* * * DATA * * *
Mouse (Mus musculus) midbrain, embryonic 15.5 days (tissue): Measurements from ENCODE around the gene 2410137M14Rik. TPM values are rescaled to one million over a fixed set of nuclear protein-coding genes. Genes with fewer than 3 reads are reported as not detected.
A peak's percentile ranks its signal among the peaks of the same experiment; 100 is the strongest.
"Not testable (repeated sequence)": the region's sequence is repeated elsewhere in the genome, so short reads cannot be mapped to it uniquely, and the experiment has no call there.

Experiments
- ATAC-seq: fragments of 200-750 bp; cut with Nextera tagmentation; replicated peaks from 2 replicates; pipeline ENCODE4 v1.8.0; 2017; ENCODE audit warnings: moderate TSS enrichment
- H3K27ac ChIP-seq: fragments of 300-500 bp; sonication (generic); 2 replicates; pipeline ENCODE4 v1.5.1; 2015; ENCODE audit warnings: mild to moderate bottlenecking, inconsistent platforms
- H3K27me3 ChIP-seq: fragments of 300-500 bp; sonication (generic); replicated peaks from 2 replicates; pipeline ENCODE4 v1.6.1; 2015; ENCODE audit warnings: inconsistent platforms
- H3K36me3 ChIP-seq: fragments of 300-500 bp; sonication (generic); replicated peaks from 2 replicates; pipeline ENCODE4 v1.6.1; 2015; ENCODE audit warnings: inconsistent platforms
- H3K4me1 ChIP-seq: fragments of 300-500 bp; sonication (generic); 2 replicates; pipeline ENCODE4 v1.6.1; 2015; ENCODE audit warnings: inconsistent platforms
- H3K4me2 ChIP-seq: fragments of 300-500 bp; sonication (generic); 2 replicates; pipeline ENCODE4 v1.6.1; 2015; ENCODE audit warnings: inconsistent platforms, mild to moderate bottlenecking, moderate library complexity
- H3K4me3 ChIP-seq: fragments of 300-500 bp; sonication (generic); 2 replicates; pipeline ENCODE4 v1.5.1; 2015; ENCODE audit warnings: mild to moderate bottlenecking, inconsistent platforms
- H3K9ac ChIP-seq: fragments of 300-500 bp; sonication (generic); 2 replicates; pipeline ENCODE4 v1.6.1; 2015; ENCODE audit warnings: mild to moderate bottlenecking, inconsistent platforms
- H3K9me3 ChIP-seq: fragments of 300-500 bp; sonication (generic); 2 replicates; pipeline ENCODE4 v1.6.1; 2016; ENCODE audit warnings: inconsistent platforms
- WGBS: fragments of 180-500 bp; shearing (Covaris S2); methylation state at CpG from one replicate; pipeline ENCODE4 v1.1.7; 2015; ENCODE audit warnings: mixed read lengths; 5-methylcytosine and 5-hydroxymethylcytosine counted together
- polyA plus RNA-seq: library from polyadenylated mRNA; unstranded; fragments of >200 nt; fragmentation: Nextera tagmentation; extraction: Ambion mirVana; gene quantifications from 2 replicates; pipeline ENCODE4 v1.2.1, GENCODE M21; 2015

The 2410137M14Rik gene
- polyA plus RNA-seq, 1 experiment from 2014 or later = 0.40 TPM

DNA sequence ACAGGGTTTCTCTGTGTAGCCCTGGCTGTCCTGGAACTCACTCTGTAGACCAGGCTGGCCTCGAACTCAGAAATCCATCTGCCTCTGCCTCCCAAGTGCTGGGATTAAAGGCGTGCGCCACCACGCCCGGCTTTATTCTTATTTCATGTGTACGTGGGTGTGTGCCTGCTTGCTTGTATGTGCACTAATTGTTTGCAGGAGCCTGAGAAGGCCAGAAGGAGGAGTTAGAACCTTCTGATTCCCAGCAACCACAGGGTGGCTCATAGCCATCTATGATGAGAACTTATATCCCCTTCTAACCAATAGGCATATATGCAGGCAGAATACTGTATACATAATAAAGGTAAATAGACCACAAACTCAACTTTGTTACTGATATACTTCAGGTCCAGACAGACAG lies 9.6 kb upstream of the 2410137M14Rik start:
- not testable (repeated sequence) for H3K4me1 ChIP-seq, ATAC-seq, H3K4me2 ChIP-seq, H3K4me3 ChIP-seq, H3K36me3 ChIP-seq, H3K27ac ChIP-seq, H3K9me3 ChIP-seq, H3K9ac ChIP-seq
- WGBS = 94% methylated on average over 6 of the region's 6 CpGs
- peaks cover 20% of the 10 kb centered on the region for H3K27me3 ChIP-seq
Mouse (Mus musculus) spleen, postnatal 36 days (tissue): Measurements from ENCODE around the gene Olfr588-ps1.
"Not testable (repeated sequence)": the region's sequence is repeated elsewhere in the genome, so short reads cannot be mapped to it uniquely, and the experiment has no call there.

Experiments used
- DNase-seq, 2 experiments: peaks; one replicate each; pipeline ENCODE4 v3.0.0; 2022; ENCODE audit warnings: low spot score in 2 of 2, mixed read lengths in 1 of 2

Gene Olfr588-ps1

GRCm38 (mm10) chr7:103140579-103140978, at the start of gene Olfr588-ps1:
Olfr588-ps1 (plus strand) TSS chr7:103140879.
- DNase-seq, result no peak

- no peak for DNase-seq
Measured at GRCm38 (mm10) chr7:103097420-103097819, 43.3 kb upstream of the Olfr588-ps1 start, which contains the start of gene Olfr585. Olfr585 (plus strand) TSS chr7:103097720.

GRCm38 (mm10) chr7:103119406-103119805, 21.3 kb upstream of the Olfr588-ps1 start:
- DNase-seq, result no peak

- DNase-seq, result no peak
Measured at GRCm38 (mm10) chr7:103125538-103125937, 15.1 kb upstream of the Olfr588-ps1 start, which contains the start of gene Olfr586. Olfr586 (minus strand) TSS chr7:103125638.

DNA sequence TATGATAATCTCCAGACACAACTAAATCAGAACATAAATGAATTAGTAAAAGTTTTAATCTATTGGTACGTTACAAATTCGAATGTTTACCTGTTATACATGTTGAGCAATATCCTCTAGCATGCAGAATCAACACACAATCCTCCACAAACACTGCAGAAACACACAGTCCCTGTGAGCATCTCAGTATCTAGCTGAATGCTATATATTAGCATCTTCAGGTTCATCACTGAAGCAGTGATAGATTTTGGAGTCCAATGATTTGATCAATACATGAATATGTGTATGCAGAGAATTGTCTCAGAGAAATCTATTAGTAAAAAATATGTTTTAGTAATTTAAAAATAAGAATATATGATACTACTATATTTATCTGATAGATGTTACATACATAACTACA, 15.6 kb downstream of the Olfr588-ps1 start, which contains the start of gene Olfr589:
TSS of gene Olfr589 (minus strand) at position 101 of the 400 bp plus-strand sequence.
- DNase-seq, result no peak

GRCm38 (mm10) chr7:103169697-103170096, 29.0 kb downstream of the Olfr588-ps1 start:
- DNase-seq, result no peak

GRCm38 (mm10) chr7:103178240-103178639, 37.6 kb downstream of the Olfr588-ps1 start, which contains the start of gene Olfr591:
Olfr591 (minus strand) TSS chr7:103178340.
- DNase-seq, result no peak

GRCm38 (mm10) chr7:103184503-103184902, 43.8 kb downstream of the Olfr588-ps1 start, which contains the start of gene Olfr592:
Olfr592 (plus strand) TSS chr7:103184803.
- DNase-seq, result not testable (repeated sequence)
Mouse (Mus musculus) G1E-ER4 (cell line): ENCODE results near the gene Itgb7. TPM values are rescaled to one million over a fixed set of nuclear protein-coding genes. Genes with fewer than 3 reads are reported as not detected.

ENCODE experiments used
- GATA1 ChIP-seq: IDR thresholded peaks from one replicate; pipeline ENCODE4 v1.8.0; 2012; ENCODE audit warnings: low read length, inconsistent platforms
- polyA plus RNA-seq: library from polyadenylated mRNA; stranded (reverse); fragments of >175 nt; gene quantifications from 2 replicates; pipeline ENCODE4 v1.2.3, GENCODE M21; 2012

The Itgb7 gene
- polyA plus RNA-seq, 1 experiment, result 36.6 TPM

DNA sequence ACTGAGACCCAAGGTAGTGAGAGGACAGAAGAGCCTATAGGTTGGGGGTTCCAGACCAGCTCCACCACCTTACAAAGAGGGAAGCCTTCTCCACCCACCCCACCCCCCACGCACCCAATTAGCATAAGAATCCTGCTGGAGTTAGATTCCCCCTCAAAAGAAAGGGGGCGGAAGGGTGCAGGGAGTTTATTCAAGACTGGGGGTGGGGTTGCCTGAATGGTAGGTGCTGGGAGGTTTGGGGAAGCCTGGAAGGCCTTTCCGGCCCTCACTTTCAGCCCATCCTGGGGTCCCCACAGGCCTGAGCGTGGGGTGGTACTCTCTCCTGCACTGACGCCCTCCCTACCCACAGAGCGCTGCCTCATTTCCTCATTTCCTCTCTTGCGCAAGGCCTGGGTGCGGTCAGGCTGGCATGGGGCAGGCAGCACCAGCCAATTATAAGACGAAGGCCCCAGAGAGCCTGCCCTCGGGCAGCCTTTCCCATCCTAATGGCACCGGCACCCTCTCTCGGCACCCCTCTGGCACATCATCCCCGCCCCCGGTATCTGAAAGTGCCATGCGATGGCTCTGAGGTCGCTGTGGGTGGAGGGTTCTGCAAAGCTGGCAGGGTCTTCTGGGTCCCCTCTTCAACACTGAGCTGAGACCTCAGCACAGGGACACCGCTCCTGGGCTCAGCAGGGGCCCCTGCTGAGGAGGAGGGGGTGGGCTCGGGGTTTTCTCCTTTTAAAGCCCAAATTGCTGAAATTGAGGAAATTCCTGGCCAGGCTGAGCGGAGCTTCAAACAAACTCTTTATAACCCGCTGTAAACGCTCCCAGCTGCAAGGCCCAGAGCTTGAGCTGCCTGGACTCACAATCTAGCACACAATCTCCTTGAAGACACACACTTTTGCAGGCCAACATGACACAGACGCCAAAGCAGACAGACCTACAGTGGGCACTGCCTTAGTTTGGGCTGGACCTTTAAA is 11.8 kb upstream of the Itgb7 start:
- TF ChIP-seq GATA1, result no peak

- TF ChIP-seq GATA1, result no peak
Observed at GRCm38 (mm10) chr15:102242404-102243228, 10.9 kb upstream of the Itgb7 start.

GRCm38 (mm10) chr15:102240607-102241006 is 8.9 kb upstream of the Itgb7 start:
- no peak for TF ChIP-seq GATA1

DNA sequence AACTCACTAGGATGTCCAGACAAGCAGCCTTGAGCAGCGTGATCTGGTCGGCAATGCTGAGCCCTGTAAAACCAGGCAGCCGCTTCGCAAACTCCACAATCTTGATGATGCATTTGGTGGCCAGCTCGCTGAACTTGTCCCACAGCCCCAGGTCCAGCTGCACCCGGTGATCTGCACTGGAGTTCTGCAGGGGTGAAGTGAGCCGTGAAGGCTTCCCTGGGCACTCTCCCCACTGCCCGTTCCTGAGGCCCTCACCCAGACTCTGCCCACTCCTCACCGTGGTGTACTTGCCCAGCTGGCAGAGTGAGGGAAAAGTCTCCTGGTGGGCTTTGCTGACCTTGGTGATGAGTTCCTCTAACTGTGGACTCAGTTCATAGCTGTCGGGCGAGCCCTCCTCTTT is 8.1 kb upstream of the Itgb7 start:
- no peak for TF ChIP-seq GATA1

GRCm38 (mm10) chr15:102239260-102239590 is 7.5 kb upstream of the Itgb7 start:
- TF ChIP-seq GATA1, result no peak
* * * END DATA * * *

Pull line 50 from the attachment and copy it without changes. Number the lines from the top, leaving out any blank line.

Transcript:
- polyA plus RNA-seq: library from polyadenylated mRNA; stranded (reverse); fragments of >175 nt; gene quantifications from 2 replicates; pipeline ENCODE4 v1.2.3, GENCODE M21; 2012